I mean it’s not entirely metaphorical because their religion involved sex practices under trees and on mountains. So it’s also a convenient literal shorthand for their faithlessness.

What’s worse than cheating? Cheating and lying about it.

In this respect Judah, the kingdom that has moments of faithfulness, is worse than Israel, which was blatantly unfaithful from day one. Judah which included Jerusalem, and at least kept up a show of the temple worship of Jehovah, was more hypocritical than Judah.

God’s truth confronts your failure to convey God’s hope.

So Jeremiah calls on Israel to return to God. He promises them shepherds to teach and guide them. They are so lost!

The ark of the covenant will become redundant – God will keep his promises. He will reunify Israel and bring all to Jerusalem, his throne, with all nations.

But the first step, the one they can never take, is to lie down in their shame. Acknowledge it, own it.

I’m struck how God despairs less easily than me. Increasingly people can grow up in Australia with no contact with religion hardly at all. It hard not to imagine they will never get it, to just live and let live. But God has hope for all, he never gives up.

I would love to do something to cast the net out to the people who know nothing of God. I’m a way too private Christian.

Isaiah 58

A life of service is a life of joy, of rich blessing.

The chapter takes fasting, a religious discipline, and looks at what God’s actually likes about it.

Merely abstaining from food if you remain quarrelsome and greedy in life means nothing.

But further, merely being humble, telling God you realise how unworthy you are, that is not what he is after, self denial as an expression of being aware of your weakness, not enough!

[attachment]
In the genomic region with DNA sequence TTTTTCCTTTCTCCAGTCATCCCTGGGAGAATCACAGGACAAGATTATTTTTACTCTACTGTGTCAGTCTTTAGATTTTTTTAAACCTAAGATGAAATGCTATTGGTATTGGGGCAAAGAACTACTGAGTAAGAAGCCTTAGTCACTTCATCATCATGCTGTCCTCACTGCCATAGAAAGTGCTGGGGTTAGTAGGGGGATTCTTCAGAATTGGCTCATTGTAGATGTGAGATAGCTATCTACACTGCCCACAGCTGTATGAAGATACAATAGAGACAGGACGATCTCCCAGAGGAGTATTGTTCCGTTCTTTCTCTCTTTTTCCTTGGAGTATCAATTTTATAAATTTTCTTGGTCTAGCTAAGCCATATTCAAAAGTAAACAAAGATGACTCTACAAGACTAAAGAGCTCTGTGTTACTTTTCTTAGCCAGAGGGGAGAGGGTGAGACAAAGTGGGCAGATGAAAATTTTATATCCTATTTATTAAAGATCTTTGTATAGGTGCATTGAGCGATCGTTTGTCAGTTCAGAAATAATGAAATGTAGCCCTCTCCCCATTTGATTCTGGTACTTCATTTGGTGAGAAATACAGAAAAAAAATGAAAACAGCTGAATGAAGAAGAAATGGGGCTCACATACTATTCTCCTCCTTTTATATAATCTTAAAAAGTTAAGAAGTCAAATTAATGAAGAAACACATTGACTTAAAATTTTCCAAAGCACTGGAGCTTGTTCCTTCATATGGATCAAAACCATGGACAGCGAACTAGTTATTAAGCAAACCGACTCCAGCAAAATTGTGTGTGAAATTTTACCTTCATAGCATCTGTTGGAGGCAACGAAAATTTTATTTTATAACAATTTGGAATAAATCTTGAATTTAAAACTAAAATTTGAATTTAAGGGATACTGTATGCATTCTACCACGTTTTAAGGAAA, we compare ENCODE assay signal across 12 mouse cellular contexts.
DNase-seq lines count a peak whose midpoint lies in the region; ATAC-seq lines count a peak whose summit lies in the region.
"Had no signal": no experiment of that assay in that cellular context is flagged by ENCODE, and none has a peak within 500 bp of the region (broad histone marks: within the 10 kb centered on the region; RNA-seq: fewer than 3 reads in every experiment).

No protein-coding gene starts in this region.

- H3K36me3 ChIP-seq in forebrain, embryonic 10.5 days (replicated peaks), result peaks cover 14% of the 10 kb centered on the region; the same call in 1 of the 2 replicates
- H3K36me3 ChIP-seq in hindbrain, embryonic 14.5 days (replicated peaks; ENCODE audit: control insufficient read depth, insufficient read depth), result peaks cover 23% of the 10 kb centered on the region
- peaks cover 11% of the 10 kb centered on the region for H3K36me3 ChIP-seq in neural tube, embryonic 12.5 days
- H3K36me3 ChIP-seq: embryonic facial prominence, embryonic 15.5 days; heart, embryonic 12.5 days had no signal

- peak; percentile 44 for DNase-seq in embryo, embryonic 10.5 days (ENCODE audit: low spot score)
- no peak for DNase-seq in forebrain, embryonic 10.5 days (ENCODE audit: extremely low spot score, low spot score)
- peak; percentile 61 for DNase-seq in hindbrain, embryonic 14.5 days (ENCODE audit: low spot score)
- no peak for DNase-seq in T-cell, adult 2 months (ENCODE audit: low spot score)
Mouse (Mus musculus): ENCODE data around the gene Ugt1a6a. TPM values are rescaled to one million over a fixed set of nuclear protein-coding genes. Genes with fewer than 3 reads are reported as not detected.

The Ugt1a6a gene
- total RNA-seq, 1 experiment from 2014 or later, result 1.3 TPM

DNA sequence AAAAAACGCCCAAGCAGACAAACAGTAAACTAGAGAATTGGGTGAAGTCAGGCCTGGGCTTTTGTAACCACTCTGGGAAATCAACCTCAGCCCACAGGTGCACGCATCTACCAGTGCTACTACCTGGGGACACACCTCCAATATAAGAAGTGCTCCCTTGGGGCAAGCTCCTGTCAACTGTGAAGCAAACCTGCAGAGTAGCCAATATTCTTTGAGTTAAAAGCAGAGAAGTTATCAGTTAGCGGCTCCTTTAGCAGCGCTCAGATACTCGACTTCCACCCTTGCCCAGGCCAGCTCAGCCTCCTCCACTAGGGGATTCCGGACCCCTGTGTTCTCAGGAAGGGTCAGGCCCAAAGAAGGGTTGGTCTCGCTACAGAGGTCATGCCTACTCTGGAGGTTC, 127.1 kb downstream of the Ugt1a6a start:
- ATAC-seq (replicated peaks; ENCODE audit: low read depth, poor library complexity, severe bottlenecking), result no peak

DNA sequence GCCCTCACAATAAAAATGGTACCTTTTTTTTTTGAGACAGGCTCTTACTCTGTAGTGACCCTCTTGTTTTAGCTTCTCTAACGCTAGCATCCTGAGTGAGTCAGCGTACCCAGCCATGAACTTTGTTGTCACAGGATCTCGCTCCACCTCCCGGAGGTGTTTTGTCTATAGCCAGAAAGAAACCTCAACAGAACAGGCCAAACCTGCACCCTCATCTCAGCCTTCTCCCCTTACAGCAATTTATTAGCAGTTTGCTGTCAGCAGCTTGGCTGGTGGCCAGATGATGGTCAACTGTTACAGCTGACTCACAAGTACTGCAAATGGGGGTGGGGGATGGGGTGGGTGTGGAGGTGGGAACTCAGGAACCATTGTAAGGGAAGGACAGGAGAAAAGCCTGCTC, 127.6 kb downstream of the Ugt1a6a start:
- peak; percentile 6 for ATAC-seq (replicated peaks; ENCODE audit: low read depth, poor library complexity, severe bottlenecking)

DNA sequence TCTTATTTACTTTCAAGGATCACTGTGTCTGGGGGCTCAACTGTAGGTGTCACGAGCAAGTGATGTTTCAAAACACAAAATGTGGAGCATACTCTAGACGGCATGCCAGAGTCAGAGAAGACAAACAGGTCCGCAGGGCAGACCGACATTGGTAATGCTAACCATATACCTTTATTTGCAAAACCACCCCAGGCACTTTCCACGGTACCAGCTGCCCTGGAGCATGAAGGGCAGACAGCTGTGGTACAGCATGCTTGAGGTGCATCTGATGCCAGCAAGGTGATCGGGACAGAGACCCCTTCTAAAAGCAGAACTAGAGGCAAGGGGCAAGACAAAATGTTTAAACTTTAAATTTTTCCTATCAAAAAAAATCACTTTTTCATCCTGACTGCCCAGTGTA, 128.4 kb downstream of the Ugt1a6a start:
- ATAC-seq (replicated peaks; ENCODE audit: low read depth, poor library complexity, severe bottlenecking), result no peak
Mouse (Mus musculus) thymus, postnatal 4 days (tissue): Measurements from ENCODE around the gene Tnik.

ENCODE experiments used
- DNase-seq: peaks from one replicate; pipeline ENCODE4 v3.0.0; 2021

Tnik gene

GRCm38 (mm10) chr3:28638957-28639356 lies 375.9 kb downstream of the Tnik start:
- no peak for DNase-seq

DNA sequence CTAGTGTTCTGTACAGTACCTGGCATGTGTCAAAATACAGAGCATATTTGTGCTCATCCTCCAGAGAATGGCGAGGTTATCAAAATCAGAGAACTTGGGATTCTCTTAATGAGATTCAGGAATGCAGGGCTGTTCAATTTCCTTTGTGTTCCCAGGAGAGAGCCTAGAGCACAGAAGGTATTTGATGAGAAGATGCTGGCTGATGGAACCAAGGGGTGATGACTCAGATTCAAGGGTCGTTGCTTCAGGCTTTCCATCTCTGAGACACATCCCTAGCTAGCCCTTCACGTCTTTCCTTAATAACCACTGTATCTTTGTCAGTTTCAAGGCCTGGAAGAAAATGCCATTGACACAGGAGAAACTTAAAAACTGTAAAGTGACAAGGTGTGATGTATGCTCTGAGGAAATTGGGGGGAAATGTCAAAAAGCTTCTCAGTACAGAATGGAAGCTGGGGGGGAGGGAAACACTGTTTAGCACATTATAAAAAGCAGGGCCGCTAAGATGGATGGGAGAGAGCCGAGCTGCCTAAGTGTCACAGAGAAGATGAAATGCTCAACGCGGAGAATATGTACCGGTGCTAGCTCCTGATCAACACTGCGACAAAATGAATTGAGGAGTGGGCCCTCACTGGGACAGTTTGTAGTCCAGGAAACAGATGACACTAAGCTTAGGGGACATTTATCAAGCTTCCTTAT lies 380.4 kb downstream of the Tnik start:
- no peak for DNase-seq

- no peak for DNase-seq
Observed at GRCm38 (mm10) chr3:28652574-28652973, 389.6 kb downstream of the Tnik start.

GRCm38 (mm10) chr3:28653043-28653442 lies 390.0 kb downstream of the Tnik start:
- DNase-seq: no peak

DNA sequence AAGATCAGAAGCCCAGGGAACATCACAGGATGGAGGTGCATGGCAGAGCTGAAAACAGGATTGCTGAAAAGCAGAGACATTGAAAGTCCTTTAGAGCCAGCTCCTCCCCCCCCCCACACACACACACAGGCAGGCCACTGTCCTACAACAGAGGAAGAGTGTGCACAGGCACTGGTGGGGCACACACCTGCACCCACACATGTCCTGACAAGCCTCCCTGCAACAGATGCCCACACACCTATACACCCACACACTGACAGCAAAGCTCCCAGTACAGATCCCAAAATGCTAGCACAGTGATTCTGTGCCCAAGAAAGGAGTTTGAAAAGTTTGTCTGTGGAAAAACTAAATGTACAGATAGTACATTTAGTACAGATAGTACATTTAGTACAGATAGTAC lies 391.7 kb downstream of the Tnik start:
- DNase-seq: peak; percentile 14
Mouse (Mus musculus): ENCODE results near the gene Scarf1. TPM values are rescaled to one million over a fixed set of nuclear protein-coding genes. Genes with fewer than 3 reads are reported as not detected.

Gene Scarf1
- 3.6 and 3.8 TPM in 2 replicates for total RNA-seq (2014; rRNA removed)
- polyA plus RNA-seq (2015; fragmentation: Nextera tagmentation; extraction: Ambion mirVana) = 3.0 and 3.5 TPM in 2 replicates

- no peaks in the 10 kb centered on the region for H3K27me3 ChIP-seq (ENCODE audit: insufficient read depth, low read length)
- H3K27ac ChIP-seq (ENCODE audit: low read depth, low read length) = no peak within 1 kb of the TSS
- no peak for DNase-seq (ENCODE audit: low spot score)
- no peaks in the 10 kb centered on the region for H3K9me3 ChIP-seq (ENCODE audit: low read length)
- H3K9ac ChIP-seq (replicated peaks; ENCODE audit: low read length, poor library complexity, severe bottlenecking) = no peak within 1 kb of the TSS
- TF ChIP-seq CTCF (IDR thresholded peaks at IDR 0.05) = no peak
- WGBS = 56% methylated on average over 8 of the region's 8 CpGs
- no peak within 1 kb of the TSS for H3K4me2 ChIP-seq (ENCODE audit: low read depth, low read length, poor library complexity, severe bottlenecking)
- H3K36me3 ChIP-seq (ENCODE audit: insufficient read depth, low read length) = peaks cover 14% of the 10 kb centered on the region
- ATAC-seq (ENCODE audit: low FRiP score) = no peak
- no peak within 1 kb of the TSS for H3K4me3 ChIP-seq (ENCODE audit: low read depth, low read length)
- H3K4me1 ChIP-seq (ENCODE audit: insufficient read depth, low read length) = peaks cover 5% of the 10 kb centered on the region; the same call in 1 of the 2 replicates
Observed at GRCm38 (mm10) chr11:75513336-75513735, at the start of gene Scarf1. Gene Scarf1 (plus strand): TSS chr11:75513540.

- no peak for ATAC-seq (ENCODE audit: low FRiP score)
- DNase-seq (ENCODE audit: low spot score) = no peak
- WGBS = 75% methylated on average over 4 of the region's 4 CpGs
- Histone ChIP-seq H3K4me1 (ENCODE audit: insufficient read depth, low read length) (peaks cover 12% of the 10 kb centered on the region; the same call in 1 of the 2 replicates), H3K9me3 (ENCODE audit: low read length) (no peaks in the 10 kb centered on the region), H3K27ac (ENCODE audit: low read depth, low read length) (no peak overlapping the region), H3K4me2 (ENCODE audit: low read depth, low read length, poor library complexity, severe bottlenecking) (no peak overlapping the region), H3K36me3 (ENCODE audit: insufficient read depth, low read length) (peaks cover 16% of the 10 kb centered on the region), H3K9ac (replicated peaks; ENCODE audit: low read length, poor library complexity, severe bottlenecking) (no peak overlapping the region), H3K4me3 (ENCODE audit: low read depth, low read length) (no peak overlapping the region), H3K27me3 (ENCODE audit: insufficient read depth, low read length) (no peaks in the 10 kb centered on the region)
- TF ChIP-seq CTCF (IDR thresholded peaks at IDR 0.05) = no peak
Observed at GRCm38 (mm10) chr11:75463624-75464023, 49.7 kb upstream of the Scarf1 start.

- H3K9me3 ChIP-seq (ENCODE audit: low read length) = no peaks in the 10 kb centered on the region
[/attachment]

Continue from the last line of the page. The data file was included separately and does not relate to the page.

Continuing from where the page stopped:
He wants it to signify a determination to live a life of servanthood. Of inviting the poor into your home, of pouring yourself out for the needy.

I’m stating all this very baldly. In Isaiah it is wrapped up in poetic expression. God doesn’t just like this attitude. You will be riding high in the heavens, your bones strengthened, ruins rebuilt, gloom turned to a rising light, you’ll be an unfailing stream of water, quenching the desert.

We’ve had the servant, the contrary means by which God’s victory will be won.

Now we have the life of servanthood for all believers. The discipline and self denial by which our lives will be made rich and our world will be renewed.

At a crossroads in my life, it is an important message.

Isaiah 43

Tough love.

A beautiful description of God’s character. It reaches back to Moses’ burning bush and escape though the sea to talk about God’s protection though trials of fire and flood.

The refrain of “fear not” from the last few chapters is repeated. So are images of the gathering of the nations, being loved and known since birth, the unique omnipotence of the one true God.

The image of a highway in a newly verdant desert comes back, which is described as a new thing God will do.

Then, right at the end we hear God has grown weary of them. The North has ignored him, and the South has kept up an empty religion.

Therefore both will be destroyed and reviled.

Bam. End of chapter. It puts everything in context.

Fear not… Because much to fear is coming.

Remember that God is in charge, fire won’t consume you, water won’t drown you…  because both are coming, etc.

The destruction coming is not only God’s judgement, it’s his love.

And he offers to have it out with them: let’s have witnesses, let’s state our cases.

So much to teach us about difficult times, but the lesson I’m taking is: stay in contact with God, yell at him if you have to. Have it out, he’s saying he can take it.

Isaiah 2

The great correction.

A poem about greatness with a returning altitude metaphor.

The things that are high, lofty – rich, honoured, successful – false, will be put into perspective when all nations see God on the highest of all mountains and worship him.

Solomon wirh all his wives and false gods established “high places”, outside Jerusalem to compete with the temple and Jehovah. And god regularly spoke to people in mountains, it’s where Moses got the commandments.

The temple in Jerusalem was built on the site of an old high place.

Hence the talk of height and competing claims on our spirituality.

But the prophet’s role is to turn everything to metaphor, and he is standing on the outside of a successful society saying how God is going to turn the social order upside down. Bring justice and judge sin.

It’s where the church is rapidly moving today, to the outside. It’s a very relevant poem.

The central tragedy for me this week in a week of a lot of sad 2 is the death of one of my wife’s school friends from alcoholism. A sickness with a spiritual aspect to it.